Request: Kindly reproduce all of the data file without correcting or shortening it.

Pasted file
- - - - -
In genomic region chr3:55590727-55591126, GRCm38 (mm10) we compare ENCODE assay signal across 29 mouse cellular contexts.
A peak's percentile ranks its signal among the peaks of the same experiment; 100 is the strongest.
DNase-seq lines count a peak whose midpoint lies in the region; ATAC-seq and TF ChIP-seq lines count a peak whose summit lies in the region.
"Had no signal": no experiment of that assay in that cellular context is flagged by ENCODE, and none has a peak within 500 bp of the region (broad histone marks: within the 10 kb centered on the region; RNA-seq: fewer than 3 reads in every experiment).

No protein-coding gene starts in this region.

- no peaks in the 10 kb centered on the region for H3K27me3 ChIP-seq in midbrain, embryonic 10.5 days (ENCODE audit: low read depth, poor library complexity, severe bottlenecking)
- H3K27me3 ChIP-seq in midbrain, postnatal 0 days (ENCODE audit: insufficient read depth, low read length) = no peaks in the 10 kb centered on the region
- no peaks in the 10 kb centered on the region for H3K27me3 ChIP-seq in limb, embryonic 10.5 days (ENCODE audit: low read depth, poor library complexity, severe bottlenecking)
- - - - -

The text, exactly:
In genomic region chr3:55590727-55591126, GRCm38 (mm10) we compare ENCODE assay signal across 29 mouse cellular contexts.
A peak's percentile ranks its signal among the peaks of the same experiment; 100 is the strongest.
DNase-seq lines count a peak whose midpoint lies in the region; ATAC-seq and TF ChIP-seq lines count a peak whose summit lies in the region.
"Had no signal": no experiment of that assay in that cellular context is flagged by ENCODE, and none has a peak within 500 bp of the region (broad histone marks: within the 10 kb centered on the region; RNA-seq: fewer than 3 reads in every experiment).

No protein-coding gene starts in this region.

- no peaks in the 10 kb centered on the region for H3K27me3 ChIP-seq in midbrain, embryonic 10.5 days (ENCODE audit: low read depth, poor library complexity, severe bottlenecking)
- H3K27me3 ChIP-seq in midbrain, postnatal 0 days (ENCODE audit: insufficient read depth, low read length) = no peaks in the 10 kb centered on the region
- no peaks in the 10 kb centered on the region for H3K27me3 ChIP-seq in limb, embryonic 10.5 days (ENCODE audit: low read depth, poor library complexity, severe bottlenecking)